Finally, warriors greatly respect sacrifice to advance the goals of the team.  This is distinct from the priests, who venerate sainthood: the embodiment of an abstract ideal in the actions of a particular person.  Sainthood often requires sacrifice, but it’s generally a very different sort of sacrifice, for a different purpose.  As a general rule, priests most value the sacrifice that makes onlookers try to emulate that behavior, while warriors most value the sacrifice that has important practical results.

When the government is dominated by the warrior caste, I define it here as an aristocracy.  Again, this is true whether or not the people in charge are actually engaged in the business of war.  What matters is whether demonstration of warrior virtues are what get somebody promoted within the elite.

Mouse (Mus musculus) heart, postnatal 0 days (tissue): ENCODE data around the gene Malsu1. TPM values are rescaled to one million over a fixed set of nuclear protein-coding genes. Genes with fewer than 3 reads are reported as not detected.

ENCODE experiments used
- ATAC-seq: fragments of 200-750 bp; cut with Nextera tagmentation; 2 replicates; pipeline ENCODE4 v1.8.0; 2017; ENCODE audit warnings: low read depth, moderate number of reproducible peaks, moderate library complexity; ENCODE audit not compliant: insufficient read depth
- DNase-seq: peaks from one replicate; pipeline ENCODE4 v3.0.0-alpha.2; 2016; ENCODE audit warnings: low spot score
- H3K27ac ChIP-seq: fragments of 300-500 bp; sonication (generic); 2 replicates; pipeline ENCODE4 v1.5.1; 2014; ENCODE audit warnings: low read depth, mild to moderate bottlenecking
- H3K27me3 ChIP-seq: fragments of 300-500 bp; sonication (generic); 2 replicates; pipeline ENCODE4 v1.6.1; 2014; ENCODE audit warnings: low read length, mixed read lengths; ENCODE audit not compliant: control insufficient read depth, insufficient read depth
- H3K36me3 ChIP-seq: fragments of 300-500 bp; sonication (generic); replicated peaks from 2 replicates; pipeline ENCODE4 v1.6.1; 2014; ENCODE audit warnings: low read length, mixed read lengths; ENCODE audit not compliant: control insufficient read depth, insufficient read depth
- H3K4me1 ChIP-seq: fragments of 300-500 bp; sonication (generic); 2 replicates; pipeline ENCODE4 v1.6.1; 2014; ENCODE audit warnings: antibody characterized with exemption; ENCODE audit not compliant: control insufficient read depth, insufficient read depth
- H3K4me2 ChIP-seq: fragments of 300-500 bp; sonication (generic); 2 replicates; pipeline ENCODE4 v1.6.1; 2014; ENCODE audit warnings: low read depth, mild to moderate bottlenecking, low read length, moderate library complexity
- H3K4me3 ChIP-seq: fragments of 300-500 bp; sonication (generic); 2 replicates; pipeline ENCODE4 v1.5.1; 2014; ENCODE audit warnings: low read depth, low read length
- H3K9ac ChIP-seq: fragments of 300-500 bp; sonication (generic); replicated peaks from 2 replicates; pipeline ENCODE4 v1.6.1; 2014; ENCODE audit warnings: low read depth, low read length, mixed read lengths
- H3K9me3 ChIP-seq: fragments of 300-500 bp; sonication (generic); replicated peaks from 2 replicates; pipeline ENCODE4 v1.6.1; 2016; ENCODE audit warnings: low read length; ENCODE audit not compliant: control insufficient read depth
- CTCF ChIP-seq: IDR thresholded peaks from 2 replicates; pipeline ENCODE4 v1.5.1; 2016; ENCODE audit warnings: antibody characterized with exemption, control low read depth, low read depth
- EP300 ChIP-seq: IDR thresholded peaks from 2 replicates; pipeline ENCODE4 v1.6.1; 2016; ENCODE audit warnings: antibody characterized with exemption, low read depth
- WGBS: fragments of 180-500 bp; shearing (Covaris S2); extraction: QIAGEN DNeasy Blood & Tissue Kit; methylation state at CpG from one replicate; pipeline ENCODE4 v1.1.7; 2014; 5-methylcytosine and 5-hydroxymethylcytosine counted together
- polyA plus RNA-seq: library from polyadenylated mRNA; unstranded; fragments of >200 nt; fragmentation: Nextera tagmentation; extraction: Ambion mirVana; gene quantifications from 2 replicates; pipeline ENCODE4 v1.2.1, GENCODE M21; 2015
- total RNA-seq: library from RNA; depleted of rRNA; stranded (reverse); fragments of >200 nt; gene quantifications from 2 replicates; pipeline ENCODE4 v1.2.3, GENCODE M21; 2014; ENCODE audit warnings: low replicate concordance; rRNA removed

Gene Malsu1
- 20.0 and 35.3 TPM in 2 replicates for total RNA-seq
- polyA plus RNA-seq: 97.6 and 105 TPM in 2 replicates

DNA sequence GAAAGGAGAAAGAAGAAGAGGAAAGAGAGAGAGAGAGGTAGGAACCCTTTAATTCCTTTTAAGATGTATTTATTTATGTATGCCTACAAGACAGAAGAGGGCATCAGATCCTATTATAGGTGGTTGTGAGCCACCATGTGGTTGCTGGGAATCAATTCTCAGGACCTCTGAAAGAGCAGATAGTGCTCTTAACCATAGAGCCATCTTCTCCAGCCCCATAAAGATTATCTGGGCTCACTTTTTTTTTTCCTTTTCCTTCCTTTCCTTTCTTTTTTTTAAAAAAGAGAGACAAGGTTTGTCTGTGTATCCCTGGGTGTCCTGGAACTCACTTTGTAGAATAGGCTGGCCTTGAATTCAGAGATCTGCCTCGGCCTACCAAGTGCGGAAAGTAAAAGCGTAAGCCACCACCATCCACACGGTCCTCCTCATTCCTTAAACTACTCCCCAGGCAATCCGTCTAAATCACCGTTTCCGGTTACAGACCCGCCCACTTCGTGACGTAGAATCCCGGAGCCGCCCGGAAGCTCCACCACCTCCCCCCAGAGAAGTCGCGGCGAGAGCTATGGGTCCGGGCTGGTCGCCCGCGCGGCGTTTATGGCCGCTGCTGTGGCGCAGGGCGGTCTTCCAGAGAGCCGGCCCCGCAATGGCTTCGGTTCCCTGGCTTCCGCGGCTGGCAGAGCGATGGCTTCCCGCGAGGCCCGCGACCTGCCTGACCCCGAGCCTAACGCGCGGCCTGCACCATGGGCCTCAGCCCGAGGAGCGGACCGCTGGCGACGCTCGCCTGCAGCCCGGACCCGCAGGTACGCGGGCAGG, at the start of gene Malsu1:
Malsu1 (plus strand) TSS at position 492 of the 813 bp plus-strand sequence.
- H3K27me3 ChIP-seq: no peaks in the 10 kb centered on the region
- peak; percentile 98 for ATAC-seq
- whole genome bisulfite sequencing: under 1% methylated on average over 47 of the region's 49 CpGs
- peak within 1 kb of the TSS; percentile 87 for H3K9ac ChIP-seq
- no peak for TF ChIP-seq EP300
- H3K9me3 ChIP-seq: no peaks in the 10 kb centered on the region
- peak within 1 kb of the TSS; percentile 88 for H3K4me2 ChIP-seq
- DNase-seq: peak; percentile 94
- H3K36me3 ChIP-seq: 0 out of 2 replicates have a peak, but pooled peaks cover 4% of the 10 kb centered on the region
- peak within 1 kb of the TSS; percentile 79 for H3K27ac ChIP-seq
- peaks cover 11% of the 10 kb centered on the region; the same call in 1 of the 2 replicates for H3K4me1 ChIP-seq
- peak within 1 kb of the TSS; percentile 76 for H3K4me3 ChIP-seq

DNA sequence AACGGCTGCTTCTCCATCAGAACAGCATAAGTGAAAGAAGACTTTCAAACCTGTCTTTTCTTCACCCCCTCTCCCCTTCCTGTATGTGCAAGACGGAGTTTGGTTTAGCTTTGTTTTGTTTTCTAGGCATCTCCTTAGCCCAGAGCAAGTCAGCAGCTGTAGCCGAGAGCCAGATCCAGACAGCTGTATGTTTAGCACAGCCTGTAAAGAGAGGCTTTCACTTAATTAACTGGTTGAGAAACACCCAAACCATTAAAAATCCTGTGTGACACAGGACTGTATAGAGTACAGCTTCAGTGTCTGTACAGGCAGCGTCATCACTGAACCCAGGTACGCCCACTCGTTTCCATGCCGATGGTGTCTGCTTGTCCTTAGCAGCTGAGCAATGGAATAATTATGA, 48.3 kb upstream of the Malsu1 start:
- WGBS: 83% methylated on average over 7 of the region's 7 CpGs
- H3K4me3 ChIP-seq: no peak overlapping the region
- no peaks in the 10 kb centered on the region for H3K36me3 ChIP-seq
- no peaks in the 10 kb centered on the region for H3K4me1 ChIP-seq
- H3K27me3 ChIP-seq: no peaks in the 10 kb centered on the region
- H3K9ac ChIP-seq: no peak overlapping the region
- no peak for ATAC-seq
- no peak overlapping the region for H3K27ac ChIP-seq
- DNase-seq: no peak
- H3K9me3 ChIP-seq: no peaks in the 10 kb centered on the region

Aristocracies have a couple of key advantages over other forms of government.  Unsurprisingly, they punch above their weight in wartime.  An aristocratic society will outfight an otherwise equivalent one that’s got a different caste running things.  That’s no small thing, because military defeat is the leading cause of death for civilizations.  In a stable, militarily competitive environment, this advantage causes aristocracies to proliferate.

Outside of wartime, aristocracies also tend to be better at state-level diplomacy and balance of power politics than the alternatives.  Since aristocracies are chiefly concerned with how their team will do in any potential war, they are more willing to focus their foreign policy efforts on practical considerations.  Accordingly, they tend to have a longer time horizon for action than other types of government.